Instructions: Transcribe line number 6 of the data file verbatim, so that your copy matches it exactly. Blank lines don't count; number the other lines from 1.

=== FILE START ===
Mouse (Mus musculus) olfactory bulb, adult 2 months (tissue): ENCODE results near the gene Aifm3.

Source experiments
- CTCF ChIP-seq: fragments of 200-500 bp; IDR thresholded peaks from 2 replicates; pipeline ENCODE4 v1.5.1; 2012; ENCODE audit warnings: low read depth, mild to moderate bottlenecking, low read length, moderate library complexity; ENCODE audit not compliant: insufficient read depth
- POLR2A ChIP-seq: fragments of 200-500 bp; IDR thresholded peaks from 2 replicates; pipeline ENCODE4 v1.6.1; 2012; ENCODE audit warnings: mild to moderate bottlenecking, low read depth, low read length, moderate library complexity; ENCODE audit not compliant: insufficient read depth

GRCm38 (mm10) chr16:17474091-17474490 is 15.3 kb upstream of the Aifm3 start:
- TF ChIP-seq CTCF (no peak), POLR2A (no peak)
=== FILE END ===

- TF ChIP-seq CTCF (no peak), POLR2A (no peak)